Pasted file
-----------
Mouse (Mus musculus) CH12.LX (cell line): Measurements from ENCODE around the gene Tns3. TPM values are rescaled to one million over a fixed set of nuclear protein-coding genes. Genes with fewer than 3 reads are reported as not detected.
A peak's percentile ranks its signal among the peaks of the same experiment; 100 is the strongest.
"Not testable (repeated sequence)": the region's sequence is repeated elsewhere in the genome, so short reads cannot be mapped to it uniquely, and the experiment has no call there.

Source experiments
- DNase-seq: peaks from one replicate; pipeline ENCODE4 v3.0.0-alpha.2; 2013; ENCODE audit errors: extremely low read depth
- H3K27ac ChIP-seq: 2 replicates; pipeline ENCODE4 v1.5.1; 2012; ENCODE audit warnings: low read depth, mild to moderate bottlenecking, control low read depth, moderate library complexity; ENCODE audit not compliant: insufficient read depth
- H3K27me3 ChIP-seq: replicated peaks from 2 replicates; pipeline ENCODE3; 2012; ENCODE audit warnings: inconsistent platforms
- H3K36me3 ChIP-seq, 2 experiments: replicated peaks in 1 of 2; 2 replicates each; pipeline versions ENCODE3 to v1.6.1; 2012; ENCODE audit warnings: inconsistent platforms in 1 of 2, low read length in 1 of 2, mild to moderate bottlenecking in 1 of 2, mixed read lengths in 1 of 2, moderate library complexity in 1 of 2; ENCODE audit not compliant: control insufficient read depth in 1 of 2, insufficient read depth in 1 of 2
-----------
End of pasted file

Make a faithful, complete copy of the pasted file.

Mouse (Mus musculus) CH12.LX (cell line): Measurements from ENCODE around the gene Tns3. TPM values are rescaled to one million over a fixed set of nuclear protein-coding genes. Genes with fewer than 3 reads are reported as not detected.
A peak's percentile ranks its signal among the peaks of the same experiment; 100 is the strongest.
"Not testable (repeated sequence)": the region's sequence is repeated elsewhere in the genome, so short reads cannot be mapped to it uniquely, and the experiment has no call there.

Source experiments
- DNase-seq: peaks from one replicate; pipeline ENCODE4 v3.0.0-alpha.2; 2013; ENCODE audit errors: extremely low read depth
- H3K27ac ChIP-seq: 2 replicates; pipeline ENCODE4 v1.5.1; 2012; ENCODE audit warnings: low read depth, mild to moderate bottlenecking, control low read depth, moderate library complexity; ENCODE audit not compliant: insufficient read depth
- H3K27me3 ChIP-seq: replicated peaks from 2 replicates; pipeline ENCODE3; 2012; ENCODE audit warnings: inconsistent platforms
- H3K36me3 ChIP-seq, 2 experiments: replicated peaks in 1 of 2; 2 replicates each; pipeline versions ENCODE3 to v1.6.1; 2012; ENCODE audit warnings: inconsistent platforms in 1 of 2, low read length in 1 of 2, mild to moderate bottlenecking in 1 of 2, mixed read lengths in 1 of 2, moderate library complexity in 1 of 2; ENCODE audit not compliant: control insufficient read depth in 1 of 2, insufficient read depth in 1 of 2